Clemens, Red Sox renew acquaintances

Clemens, Sox renew acquaintances

ARLINGTON -- Nearly 10 years to the day since he pitched his final Opening Day in a Boston uniform -- here in this very ballpark against the Rangers -- Roger Clemens walked through the doors of the long hallway adjacent to the Red Sox clubhouse and set off immediate wonderment of whether it was perhaps a symbol of his possible re-entry to his original team.

Before everyone gets too excited, it should be pointed out that Clemens was scheduled to be at Ameriquest Field on Monday to participate in the celebration of his alma mater, the University of Texas, winning the national championship in football.

But the 43-year-old Clemens didn't exactly breeze by in his trip down memory -- and perhaps -- future lane.

For close to 45 minutes, Clemens, accompanied by agent Randy Hendricks, set up shop in a small office in front of the clubhouse and talked with Red Sox general manager Theo Epstein. Principal owner John W. Henry also stopped in, as did chairman Tom Werner.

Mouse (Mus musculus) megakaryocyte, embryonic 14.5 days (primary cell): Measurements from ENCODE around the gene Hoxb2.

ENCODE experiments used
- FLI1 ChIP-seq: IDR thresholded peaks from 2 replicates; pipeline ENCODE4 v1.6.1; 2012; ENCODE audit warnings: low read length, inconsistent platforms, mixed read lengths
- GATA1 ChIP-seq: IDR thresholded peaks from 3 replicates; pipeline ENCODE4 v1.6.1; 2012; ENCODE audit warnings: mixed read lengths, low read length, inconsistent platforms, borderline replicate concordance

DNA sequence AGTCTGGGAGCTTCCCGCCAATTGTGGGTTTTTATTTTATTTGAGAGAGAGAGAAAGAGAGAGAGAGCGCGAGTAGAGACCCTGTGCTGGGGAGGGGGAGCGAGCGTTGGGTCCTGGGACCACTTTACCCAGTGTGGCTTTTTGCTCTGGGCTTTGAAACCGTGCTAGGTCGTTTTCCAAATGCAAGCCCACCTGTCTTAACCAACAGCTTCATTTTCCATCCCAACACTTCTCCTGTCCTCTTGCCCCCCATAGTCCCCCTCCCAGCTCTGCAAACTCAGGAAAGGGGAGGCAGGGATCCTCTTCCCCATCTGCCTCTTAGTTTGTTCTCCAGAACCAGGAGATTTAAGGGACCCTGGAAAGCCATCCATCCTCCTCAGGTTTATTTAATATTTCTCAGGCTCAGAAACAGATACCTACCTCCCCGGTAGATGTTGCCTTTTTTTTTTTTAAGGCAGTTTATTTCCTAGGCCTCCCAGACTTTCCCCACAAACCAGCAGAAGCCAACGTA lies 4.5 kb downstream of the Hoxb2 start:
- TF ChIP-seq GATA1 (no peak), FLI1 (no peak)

Josh Beckett's eyes lit up when he saw the Rocket, and he also went in to speak with the fellow hard thrower and Texas native. Tim Wakefield, David Ortiz and Trot Nixon were among the Boston players who exchanged pleasantries with the legendary Rocket.

So was the World Baseball Classic truly a swan song for a certain future Hall of Famer, or does he still have some pitches left in that lightning bolt of an arm?

"I don't have any interest in playing right now, at all," said Clemens. "Again, like I said guys, I kind of get on Randy [Hendricks] all the time, he's making this more and more difficult to retire. That's his job, he just lays my options out there if it happens. Again, I'm probably going to kick back and watch. If somebody goes down, or something like that, and I really feel like I can help and get out there and contribute, I might decide to do it. But not at this point."